Hemicentin’s role in phosphorylation of the cytoplasmic tail of beta integrin in Caenorhabditis elegans.

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The soil nematode C. elegans is an important model organism that has been widely studied and has yielded many important discoveries in biology. Our lab studies integrins in C. elegans. Integrins are a heterodimeric transmembrane cell surface receptor that are involved in cell signaling and the attachment and detachment of cells. They interact with the extracellular matrix (ECM) outside of the cell, and with the largely actin-based cytoskeleton inside the cell. Phosphorylation of the two NPxY (Asn-Pro-x-Tyr) motifs in beta integrin’s cytoplasmic tail plays a role in signaling which can change the conformation of the heterodimer and change its affinity for ECM proteins and cytoskeletal proteins. This signaling works both outside-in and inside-out. Using worms with genetic alterations to the amino acids in their NPxY motifs and worms with non-functional hemicentin ECM proteins, we characterize a relationship between hemicentin and the phosphorylation of beta integrin’s cytoplasmic tail.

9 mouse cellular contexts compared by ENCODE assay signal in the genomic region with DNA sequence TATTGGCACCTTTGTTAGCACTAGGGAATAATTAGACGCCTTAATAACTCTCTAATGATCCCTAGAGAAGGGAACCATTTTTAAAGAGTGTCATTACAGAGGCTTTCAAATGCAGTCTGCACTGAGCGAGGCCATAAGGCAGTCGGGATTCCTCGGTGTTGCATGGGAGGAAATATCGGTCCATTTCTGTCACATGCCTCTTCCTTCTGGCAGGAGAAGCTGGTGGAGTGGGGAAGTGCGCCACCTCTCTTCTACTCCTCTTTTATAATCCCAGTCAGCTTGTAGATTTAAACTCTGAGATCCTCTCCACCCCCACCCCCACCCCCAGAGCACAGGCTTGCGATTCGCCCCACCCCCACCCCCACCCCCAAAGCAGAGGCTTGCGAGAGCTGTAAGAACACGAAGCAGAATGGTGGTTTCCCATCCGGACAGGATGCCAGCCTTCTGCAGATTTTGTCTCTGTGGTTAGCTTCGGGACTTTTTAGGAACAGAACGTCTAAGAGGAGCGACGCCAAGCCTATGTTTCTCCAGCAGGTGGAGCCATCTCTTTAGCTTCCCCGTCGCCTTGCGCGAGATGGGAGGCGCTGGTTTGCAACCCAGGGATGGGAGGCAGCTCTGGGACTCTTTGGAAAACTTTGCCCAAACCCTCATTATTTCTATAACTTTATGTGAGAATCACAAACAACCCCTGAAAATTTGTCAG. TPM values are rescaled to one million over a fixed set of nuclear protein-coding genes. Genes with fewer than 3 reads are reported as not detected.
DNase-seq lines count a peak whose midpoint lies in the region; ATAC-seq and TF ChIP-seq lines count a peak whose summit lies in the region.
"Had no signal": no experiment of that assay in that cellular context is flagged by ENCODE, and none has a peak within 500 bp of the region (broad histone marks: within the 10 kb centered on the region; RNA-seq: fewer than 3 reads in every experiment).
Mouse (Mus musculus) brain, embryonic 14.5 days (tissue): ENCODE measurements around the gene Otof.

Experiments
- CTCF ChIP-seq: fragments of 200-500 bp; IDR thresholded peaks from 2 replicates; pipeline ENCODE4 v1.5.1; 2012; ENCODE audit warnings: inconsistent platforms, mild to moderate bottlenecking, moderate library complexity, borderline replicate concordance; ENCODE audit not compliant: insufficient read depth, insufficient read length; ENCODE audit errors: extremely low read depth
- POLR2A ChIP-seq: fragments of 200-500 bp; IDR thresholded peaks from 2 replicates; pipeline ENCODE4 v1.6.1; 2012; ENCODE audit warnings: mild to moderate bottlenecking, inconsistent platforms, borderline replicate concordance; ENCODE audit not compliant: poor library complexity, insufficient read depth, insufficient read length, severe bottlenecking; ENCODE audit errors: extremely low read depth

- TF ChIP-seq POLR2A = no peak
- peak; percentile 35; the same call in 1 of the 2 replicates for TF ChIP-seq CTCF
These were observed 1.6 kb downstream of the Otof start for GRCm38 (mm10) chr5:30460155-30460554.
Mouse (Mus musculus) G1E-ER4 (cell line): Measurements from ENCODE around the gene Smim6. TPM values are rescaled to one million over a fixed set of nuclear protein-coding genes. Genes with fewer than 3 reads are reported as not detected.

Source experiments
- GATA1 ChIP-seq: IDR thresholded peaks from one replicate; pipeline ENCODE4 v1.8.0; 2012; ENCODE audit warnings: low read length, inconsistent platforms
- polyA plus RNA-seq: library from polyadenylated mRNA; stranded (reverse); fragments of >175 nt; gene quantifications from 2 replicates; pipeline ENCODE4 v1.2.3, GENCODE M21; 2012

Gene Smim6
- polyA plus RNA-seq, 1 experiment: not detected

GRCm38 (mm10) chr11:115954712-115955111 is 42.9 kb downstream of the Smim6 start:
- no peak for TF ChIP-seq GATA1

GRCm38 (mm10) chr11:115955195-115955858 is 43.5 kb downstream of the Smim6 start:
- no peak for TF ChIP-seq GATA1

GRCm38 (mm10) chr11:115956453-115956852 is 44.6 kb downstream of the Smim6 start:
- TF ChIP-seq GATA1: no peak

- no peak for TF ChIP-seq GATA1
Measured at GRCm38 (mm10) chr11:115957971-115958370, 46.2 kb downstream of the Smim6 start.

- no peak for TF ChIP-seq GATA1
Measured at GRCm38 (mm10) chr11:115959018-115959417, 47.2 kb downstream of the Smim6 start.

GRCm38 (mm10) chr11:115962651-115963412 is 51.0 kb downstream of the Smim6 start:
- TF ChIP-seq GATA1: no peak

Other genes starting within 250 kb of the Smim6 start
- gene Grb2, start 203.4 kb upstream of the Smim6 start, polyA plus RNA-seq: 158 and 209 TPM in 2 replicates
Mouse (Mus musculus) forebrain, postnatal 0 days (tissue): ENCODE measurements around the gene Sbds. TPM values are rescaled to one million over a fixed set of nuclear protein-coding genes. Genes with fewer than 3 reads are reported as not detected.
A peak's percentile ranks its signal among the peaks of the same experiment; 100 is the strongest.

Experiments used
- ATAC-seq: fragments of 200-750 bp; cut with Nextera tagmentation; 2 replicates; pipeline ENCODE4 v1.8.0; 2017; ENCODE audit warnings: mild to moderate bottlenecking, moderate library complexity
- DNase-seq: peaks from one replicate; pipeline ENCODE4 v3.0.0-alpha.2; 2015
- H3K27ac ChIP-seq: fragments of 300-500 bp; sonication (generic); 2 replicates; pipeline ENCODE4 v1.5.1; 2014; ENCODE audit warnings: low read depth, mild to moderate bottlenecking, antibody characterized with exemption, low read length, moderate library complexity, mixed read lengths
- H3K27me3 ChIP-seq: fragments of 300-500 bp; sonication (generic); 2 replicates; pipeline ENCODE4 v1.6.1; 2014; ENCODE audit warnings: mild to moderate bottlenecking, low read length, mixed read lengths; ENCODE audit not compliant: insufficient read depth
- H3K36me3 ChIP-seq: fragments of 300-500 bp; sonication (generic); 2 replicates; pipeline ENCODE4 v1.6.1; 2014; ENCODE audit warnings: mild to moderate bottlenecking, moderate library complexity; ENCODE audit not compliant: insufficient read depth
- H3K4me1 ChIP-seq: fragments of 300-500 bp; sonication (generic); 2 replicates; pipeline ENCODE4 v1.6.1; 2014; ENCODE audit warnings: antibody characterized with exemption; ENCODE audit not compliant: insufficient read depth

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Caenorhabditis elegans. Beta integrin. Hemicentin. Phosphorylation. Cytoplasmic tail. Extracellular matrix. Distal tip cell. Excretory canal. Hatching. Gonad.
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